If your vision of Italy is glamor, refinement, cosmopolitan cities, and seductive natural beauty, then Northern Italy is without doubt the place for you.
Italy’s northern cities have historically held the bulk of the peninsula’s wealth and power. In contrast to the drier and more agricultural south, the north of Italy is greener, cooler, more densely populated, and contains the vast majority of the country’s industrial and financial centers. It’s also markedly more ‘European’ in feel: bustling Baroque and Rennaissance jewels such as Turin, Milan, and Verona feel culturally and visually close to Paris and Vienna.
The cities of the north are full of contrasts: high fashion and haute cuisine sitting alongside world heritage monuments such as the Duomo of Milan or the Mole Antonelliana of Turin. Their world-famous museums and galleries hold genuine treasures – including Leonard da Vinci’s Last Supper – while modern counterparts push the envelope of art and design. Foodies will enjoy bouncing from a Michelin-starred gastronomic experience to the warm embrace of a traditional neighborhood trattoria.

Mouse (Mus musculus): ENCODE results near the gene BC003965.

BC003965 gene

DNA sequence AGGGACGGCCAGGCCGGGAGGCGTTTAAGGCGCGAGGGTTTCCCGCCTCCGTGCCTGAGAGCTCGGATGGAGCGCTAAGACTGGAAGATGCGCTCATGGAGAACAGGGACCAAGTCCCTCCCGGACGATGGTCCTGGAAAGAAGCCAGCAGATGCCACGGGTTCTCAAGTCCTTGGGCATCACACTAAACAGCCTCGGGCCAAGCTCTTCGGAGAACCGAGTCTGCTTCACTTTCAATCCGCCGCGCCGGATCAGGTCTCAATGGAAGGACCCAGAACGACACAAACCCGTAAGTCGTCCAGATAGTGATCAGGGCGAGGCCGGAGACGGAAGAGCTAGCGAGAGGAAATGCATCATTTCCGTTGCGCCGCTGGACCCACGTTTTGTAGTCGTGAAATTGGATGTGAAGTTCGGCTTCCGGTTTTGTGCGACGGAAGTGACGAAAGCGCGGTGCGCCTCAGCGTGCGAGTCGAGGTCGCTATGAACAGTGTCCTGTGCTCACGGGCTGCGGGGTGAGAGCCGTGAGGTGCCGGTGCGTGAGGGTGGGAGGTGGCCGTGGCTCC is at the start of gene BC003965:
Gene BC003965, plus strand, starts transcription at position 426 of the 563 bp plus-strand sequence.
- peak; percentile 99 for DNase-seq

Scenically, the north is quite simply stunning. Ranging all across Italy’s northern border are the majestic Alps, housing some of Europe’s finest ski resorts and adventures aplenty, from hiking and cycling to wine and farm tours. The glaciers of the Alpines trickle down to produce the gorgeous, highly glamorous Italian Lakes, where you’ll rub shoulders with the world’s wealthiest and most aristocratic locals. Later, hit the coast and marvel at the cliffs, beaches, and impossibly picturesque villages of the Cinque Terre – matched only by Amalfi for its alluring coastal scenery.
For many, Northern Italy is classic Italy. It is an equally attractive region both for those embarking on their first Italian adventure, or for return visitors – already seduced by Rome and Venice, and now ready to fall in love all over again amongst the region’s glittering lakes, mountains, coasts, and cities.